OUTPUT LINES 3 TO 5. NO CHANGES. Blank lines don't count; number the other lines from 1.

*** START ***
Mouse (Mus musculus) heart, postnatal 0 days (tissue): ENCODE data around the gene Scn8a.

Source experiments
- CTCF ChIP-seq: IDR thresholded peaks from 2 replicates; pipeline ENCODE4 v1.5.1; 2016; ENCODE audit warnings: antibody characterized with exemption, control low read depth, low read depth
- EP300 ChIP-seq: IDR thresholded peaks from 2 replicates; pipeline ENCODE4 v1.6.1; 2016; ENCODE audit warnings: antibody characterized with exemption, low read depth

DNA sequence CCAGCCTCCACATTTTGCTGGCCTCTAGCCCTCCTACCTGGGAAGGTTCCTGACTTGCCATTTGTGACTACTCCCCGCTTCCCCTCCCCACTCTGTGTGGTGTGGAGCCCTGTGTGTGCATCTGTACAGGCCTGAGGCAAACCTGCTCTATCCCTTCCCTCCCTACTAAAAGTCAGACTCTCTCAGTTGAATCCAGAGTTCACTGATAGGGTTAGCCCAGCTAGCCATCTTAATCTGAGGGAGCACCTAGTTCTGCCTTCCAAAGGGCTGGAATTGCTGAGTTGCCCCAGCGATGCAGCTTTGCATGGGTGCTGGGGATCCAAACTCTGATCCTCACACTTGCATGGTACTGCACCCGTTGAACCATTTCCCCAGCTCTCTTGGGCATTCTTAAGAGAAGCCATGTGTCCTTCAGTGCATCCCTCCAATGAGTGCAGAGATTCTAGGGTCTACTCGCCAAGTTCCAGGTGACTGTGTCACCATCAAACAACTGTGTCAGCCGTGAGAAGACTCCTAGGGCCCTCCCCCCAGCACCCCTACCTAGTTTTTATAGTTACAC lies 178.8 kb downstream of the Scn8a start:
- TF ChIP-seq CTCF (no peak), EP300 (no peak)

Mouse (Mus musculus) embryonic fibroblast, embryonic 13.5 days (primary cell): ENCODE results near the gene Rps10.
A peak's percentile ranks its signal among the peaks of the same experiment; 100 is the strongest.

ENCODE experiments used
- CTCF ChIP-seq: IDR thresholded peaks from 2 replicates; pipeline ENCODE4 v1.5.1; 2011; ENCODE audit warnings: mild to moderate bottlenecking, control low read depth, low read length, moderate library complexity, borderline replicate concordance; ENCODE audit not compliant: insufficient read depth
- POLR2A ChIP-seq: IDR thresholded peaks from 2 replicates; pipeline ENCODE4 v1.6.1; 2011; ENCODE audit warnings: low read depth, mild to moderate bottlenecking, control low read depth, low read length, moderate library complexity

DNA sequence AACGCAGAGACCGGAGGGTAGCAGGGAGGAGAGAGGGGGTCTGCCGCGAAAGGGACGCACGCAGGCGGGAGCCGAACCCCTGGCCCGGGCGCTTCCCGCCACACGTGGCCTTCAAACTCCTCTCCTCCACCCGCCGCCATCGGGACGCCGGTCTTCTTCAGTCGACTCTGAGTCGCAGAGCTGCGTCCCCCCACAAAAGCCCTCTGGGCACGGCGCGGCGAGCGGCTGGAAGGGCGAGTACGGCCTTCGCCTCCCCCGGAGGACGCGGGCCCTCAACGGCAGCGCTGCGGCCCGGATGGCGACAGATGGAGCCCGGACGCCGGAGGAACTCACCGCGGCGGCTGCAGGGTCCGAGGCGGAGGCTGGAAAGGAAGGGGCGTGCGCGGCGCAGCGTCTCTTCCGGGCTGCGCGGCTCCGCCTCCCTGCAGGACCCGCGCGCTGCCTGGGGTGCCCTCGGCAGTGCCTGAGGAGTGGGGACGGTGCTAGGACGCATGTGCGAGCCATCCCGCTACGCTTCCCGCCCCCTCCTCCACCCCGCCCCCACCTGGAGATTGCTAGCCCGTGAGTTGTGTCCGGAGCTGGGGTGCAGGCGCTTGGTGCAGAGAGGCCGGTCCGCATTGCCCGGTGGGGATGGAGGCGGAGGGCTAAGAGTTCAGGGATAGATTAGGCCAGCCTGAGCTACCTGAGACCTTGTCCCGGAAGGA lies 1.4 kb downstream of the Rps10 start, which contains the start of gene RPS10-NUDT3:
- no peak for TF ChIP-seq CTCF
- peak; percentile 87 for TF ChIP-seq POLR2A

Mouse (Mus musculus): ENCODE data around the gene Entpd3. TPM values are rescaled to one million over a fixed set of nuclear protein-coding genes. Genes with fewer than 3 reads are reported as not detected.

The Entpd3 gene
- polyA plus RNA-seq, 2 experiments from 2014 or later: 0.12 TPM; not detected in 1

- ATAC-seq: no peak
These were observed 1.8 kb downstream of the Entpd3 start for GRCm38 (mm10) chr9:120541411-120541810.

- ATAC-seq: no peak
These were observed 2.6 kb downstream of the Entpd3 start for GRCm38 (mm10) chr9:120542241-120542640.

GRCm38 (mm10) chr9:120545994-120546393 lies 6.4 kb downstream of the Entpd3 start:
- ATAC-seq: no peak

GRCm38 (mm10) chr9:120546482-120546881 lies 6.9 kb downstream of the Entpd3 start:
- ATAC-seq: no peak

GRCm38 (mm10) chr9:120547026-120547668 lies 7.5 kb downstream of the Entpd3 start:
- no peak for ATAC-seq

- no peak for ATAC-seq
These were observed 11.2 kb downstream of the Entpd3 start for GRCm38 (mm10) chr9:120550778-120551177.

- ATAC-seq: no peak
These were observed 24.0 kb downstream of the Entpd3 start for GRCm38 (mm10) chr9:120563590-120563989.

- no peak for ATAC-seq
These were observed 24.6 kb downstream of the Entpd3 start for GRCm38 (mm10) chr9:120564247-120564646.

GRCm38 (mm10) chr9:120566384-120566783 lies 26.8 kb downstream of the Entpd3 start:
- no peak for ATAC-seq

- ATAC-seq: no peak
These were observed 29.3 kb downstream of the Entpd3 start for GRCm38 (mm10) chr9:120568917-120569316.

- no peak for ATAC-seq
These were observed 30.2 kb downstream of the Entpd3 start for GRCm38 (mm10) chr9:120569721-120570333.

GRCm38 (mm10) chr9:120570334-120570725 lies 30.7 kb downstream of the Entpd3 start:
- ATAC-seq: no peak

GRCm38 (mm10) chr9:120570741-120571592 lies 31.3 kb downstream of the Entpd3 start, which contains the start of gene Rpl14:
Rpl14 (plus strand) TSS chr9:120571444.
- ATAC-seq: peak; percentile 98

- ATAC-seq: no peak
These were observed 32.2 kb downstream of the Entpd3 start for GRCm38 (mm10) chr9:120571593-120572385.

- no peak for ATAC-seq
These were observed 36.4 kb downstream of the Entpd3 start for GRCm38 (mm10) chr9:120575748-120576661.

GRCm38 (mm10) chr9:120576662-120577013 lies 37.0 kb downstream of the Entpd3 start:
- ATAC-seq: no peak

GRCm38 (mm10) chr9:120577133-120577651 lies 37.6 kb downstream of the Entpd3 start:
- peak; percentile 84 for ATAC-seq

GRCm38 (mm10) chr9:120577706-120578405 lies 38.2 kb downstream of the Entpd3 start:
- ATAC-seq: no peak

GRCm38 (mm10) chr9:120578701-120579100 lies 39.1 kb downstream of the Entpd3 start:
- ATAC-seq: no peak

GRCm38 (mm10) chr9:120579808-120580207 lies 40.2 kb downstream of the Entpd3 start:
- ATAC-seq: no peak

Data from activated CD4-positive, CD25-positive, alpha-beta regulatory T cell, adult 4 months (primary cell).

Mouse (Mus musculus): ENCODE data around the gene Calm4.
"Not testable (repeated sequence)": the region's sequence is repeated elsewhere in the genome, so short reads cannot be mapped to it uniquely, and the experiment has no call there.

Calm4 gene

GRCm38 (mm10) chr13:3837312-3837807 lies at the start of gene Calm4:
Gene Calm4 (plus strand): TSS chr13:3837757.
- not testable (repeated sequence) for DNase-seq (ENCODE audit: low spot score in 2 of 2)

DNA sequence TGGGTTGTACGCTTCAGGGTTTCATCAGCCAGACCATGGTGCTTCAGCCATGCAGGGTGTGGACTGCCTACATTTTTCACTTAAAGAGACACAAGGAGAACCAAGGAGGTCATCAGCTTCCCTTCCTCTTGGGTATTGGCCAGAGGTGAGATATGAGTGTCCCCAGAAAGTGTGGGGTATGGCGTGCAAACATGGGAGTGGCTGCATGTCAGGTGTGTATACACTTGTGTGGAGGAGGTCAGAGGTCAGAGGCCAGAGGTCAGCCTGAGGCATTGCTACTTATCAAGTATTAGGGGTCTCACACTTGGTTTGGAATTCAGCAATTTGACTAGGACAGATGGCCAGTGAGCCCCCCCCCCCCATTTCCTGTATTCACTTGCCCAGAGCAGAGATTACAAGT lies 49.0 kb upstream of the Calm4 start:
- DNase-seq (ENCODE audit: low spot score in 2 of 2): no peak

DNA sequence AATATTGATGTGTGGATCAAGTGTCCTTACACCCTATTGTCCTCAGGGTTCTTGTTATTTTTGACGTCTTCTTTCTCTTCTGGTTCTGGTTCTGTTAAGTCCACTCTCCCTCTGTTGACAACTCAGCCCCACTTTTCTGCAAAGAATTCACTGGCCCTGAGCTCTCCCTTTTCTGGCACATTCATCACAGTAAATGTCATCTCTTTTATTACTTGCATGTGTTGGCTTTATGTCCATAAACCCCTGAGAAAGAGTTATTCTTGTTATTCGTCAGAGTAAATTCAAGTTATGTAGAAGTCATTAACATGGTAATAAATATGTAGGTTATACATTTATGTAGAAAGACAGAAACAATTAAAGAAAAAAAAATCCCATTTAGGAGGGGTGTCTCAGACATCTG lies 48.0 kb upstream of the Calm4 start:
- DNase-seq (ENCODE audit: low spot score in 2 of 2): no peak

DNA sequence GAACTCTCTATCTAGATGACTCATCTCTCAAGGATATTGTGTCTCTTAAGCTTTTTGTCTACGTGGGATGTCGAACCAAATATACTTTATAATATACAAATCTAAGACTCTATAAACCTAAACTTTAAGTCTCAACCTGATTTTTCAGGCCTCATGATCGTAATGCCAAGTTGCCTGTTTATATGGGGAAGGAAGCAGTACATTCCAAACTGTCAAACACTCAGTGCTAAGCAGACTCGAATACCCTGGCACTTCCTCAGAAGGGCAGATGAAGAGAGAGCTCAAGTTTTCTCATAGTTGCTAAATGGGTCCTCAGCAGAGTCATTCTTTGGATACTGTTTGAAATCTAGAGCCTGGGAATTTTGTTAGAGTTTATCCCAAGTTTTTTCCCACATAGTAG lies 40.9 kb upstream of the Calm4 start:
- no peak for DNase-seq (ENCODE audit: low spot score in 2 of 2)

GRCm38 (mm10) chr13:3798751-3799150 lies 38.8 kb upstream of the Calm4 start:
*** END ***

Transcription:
- CTCF ChIP-seq: IDR thresholded peaks from 2 replicates; pipeline ENCODE4 v1.5.1; 2016; ENCODE audit warnings: antibody characterized with exemption, control low read depth, low read depth
- EP300 ChIP-seq: IDR thresholded peaks from 2 replicates; pipeline ENCODE4 v1.6.1; 2016; ENCODE audit warnings: antibody characterized with exemption, low read depth

DNA sequence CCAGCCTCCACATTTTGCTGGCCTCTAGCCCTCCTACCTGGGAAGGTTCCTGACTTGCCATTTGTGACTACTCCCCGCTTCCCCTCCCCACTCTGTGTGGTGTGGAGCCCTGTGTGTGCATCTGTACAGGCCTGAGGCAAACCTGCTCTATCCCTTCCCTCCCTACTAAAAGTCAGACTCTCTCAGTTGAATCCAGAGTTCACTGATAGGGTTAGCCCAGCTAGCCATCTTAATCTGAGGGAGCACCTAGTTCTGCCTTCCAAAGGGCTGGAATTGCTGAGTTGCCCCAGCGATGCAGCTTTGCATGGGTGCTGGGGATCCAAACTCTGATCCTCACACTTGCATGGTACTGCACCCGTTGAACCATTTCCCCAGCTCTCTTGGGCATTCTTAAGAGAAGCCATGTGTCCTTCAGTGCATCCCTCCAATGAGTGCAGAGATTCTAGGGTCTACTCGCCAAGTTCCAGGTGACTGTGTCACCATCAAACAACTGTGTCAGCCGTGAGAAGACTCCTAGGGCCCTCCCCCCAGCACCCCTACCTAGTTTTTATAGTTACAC lies 178.8 kb downstream of the Scn8a start: